Playing Magic: the Gathering with Minimal Spending (2022 edition)

Caveat: I’m not going to go into how to play MtG competitively without spending much money. There’s an easy answer for that: Be good enough to be sponsored for the cards or have strong enough network to be able to loan cards. In both cases this can only happen after initial investment, unless you are very lucky with the latter one.

Magic is getting expensive. And sure, you can argue that hobbies are expensive, so you shouldn’t complain. On the other hand, according to MtGGoldfish, the cheapest Standard decks, you know, the format which is supposed to be accessible, cost around $150 on paper and roughly as much if you buy the wildcards on Arena. Considering that you have to update that deck with new sets, might have to completely discard it if the meta changes and it will become obsolote once a year through rotation, that’s quite a bit. And that is the low end. High end is roughly $600.

And that’s standard. If you want to go to your local gamestore for a draft weekly, that’s 15 euros here in Finland, so doing that regularly will be as costly or more costly than standard. Pioneer decks live in pretty much the same range as standard decks, but are generally nearer to the high end. Modern? Even the budget decks are around $500, while the top end is close to or tops $2000. Yeah, for a deck.

So, while I do have the funds to play the game any way I want, I’m not really the kind of person, who would actually spend the money, when I can make much more rational decisions, like pay my mortgage faster than planned. Sure, you can tell yourself that you are buying those original duals for investment, but as such cards are kind of volatile and even if they maintain their price, it can be hard to find a buyer for those extremely expensive cards when you actually need the funds. Even in this case more traditional investing can be more profitable (and usually is, if you do it in a thoughtful way).

At the same time, I on’t want to gatekeep. I get that they need to make money to exist, but that doesn’t mean that monetization on Arena isn’t shitty. Still, playing interesting games is a very good way to learn. The problem here is that while Magic used to be that kind of a game, it has lost some of this status due to the new generation design, which is just making the game worse and worse. In that sense the methods below can actually be helpful, because they often leave out the most outrageous situations, which the game as it is today can have.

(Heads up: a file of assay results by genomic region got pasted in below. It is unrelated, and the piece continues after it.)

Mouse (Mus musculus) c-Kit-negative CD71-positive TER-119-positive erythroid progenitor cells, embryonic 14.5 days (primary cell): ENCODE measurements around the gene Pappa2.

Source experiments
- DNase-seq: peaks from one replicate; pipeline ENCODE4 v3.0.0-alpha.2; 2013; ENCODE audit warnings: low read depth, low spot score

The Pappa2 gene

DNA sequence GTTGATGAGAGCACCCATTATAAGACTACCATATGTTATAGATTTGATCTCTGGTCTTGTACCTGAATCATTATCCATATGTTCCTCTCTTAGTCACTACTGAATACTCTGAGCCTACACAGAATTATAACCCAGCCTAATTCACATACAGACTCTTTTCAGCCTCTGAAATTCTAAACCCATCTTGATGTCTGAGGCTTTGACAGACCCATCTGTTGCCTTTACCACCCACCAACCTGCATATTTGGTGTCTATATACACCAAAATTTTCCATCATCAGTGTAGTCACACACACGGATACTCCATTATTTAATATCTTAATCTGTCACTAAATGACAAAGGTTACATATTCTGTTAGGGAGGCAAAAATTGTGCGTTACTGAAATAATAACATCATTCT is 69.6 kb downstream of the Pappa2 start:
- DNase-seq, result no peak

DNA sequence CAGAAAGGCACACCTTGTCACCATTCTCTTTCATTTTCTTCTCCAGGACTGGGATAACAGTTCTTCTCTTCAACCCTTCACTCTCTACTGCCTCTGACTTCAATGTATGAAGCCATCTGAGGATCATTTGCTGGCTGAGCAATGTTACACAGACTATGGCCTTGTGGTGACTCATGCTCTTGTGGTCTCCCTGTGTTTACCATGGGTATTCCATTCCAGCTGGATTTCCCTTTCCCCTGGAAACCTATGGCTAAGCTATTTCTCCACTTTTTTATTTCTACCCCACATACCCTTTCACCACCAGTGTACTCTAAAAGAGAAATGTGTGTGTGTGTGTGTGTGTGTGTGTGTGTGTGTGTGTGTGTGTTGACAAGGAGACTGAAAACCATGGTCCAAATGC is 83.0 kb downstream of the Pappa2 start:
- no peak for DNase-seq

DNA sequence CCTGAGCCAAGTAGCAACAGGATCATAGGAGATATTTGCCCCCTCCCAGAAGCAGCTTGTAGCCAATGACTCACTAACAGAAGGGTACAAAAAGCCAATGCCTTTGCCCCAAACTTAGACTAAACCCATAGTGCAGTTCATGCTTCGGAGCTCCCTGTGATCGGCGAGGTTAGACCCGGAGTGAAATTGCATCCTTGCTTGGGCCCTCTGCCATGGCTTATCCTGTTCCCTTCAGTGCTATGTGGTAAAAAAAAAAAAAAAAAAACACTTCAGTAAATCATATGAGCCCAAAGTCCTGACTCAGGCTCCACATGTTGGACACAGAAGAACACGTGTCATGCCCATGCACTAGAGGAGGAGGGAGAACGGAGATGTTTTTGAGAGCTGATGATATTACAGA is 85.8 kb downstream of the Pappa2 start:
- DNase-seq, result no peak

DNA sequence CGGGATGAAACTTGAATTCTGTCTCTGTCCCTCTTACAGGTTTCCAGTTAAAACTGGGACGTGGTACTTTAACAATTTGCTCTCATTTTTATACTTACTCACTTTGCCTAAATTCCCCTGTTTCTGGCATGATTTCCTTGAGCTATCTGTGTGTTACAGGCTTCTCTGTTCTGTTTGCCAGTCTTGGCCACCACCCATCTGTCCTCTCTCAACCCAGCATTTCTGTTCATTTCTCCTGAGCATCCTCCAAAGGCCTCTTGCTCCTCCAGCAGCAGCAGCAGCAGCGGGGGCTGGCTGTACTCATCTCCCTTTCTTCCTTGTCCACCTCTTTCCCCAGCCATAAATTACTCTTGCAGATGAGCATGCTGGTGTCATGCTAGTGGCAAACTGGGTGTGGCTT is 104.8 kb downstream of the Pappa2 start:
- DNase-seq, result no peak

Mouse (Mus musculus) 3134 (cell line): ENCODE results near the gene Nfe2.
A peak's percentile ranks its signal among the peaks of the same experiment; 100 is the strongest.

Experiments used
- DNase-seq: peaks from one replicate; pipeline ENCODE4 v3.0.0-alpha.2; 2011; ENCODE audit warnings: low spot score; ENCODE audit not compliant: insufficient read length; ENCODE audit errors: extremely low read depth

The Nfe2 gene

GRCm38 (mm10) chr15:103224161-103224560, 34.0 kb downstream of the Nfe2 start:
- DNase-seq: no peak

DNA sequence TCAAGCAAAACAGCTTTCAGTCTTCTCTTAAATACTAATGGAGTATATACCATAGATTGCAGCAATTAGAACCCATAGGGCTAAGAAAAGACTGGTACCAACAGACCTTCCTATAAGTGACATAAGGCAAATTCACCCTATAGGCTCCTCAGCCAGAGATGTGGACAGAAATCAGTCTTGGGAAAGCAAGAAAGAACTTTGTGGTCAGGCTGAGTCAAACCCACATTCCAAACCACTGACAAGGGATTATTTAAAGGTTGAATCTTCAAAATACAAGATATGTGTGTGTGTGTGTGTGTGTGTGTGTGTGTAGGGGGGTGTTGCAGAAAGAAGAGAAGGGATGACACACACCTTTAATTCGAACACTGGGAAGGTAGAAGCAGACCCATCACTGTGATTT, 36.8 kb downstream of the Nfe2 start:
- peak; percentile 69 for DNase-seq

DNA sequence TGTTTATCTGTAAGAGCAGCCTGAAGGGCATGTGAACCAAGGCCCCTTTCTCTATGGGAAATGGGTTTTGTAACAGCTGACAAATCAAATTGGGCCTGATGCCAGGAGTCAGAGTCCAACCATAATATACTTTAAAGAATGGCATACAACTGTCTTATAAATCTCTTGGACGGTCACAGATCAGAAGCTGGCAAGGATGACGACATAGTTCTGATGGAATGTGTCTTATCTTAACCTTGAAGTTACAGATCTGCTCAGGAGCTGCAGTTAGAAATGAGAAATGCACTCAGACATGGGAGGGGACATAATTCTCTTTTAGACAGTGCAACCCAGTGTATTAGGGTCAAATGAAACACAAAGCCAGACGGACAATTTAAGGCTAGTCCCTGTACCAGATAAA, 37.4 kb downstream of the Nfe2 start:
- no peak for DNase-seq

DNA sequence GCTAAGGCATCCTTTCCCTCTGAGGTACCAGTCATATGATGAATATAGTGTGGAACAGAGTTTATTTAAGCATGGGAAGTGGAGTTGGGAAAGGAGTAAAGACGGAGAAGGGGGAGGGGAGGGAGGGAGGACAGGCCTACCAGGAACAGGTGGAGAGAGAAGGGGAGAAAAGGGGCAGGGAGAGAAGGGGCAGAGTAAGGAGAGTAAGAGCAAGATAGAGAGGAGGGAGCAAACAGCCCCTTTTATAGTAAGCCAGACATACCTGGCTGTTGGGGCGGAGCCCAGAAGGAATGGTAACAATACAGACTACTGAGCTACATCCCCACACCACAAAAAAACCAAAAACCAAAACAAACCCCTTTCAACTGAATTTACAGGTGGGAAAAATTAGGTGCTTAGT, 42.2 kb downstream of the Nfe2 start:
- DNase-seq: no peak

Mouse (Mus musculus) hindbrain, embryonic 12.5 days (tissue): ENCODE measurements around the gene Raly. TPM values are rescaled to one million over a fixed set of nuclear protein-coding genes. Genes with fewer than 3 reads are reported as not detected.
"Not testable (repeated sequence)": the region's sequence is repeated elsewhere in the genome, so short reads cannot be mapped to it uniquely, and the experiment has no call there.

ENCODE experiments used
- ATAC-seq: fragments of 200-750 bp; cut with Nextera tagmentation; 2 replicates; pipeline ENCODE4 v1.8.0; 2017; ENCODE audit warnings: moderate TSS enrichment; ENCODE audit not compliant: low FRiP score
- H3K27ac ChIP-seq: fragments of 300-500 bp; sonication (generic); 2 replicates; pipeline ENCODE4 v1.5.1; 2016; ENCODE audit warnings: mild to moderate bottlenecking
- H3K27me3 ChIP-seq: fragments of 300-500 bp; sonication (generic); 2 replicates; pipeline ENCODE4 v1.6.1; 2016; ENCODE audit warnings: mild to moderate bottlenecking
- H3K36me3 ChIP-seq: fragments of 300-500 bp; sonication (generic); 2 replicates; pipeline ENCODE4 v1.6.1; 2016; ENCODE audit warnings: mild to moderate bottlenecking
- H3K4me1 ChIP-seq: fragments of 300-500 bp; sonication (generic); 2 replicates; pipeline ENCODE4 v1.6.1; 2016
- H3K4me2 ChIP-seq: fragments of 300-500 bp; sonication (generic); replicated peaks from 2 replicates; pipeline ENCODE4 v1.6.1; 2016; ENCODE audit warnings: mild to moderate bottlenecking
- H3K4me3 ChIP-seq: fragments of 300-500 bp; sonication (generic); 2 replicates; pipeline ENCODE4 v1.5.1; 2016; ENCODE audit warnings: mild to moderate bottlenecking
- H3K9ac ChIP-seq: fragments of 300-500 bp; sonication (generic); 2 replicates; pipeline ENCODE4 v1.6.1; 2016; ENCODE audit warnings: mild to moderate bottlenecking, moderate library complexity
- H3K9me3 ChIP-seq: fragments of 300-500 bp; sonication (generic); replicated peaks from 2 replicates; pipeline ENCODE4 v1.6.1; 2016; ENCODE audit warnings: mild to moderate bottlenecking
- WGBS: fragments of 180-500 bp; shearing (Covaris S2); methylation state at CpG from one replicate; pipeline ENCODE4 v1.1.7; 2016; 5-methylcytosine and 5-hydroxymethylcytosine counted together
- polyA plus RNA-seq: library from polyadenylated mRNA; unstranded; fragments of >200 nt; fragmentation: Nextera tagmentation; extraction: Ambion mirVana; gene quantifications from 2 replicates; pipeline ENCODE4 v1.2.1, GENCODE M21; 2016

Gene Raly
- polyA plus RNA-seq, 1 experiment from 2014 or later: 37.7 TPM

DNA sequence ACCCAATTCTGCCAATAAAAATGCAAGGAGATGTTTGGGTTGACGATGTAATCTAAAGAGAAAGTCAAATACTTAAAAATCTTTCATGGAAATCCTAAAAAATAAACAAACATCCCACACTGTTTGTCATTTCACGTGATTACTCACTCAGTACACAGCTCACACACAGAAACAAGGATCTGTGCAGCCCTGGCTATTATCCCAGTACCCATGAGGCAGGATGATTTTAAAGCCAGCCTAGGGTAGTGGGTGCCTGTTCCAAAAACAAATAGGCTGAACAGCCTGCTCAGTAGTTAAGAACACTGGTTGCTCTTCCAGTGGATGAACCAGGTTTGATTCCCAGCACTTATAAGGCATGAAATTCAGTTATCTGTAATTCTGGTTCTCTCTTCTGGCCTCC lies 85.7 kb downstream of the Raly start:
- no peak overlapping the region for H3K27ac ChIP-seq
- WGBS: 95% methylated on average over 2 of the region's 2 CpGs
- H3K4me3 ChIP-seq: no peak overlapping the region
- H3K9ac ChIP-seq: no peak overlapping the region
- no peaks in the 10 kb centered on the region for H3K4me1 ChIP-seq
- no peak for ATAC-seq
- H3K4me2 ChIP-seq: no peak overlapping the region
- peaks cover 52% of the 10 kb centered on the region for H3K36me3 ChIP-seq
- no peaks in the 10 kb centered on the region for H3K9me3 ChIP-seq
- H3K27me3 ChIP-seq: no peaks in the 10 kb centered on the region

But you are not here for the explanations on why, but for how, I assume, so here are some ideas.

Budget Cube

Last year I had some friends over to draft. Something we don’t get to do enough during this everlasting pandemic. While obviously the packs we opened cost us money, we were left with a bunch of cards. So, just for fun, I made a cube out of them. Because most of the cards were from just a couple of sets, I was able to make the cube in such a way that there’s actual themes in it. You don’t have to open those packs yourself either. Just ask around, if you know players. I gave away around 5500 cards just last year, just before I moved, to a child of a friend of mine. Most of the cards in those packs just end up being dumped into garbage anyhow, so I’m always glad if someone has a use for them.

Obviously, this isn’t going to be anything like a fully powered cube, but it doesn’t need to be. These can be interesting draft experiences, especially if you have friends who are specifically interested in the gameplay aspect rather than showy plays that kill the gameplay.

You can even do this on Arena. Here’s a previous article on that.

Pauper

Pauper is a format where you can only play cards that were printed as commons in any set. Pauper isn’t quite what it used to be. The more expensive decks are now nearing in on the standard decks, but at the same time, they also maintain value by not having a rotation. If you live in an area with a nice pauper culture, you can even play competitively, even if you can’t ever really grow out of that local circuit.

… except that pauper is fully supported on MTGO, where its so popular that the decks cost around as much as they do on paper.

Speaking of MTGO

I don’t personally use MTGO, but based on MtGGoldfish data, most decks are somewhat cheaper than on paper. And if you play a format without rotations, that value will maintain. From budgetary point of view, Pioneer is probably best of the “big” formats, but if you are less competitive, you can play the aforementioned pauper, Penny Dreadful, 3DH (Commander with a three ticket – which is a dollar, basically – budget) and many more.